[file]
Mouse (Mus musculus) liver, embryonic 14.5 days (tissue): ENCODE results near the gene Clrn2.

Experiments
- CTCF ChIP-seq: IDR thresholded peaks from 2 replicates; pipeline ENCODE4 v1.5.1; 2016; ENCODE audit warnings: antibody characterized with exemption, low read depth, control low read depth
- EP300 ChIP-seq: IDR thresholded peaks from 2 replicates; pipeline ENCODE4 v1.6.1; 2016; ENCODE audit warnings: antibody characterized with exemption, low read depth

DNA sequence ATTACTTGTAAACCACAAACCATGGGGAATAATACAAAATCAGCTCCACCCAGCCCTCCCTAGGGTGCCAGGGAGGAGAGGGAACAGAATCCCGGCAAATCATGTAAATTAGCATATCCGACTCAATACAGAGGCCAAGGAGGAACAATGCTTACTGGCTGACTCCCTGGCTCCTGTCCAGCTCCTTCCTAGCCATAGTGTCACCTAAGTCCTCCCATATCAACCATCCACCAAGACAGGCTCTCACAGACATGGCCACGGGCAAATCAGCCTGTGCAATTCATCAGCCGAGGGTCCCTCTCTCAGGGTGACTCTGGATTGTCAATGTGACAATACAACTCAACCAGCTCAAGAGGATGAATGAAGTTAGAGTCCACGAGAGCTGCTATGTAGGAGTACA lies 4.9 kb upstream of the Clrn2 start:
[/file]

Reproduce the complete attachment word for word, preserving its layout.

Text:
Mouse (Mus musculus) liver, embryonic 14.5 days (tissue): ENCODE results near the gene Clrn2.

Experiments
- CTCF ChIP-seq: IDR thresholded peaks from 2 replicates; pipeline ENCODE4 v1.5.1; 2016; ENCODE audit warnings: antibody characterized with exemption, low read depth, control low read depth
- EP300 ChIP-seq: IDR thresholded peaks from 2 replicates; pipeline ENCODE4 v1.6.1; 2016; ENCODE audit warnings: antibody characterized with exemption, low read depth

DNA sequence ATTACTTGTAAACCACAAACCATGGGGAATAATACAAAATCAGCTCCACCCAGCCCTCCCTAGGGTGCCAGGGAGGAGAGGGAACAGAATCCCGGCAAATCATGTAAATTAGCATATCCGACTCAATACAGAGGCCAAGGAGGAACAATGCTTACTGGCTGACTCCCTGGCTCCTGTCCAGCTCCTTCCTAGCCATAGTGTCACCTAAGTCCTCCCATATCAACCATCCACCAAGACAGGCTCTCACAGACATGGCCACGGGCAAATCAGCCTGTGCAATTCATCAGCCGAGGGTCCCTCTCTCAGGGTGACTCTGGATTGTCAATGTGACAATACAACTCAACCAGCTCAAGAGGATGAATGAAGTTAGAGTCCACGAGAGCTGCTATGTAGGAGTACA lies 4.9 kb upstream of the Clrn2 start: